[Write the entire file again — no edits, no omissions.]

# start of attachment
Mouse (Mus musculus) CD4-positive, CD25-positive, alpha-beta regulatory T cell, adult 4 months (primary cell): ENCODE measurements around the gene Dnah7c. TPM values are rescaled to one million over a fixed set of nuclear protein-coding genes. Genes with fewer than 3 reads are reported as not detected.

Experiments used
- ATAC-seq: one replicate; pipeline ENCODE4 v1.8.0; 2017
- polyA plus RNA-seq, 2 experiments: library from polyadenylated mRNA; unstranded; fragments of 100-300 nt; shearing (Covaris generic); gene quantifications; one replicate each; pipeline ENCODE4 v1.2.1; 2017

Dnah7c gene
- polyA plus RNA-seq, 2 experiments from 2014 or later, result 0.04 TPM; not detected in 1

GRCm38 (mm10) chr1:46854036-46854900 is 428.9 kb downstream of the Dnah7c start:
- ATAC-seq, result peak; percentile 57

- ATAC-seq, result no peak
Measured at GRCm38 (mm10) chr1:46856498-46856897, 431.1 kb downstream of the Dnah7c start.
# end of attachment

Mouse (Mus musculus) CD4-positive, CD25-positive, alpha-beta regulatory T cell, adult 4 months (primary cell): ENCODE measurements around the gene Dnah7c. TPM values are rescaled to one million over a fixed set of nuclear protein-coding genes. Genes with fewer than 3 reads are reported as not detected.

Experiments used
- ATAC-seq: one replicate; pipeline ENCODE4 v1.8.0; 2017
- polyA plus RNA-seq, 2 experiments: library from polyadenylated mRNA; unstranded; fragments of 100-300 nt; shearing (Covaris generic); gene quantifications; one replicate each; pipeline ENCODE4 v1.2.1; 2017

Dnah7c gene
- polyA plus RNA-seq, 2 experiments from 2014 or later, result 0.04 TPM; not detected in 1

GRCm38 (mm10) chr1:46854036-46854900 is 428.9 kb downstream of the Dnah7c start:
- ATAC-seq, result peak; percentile 57

- ATAC-seq, result no peak
Measured at GRCm38 (mm10) chr1:46856498-46856897, 431.1 kb downstream of the Dnah7c start.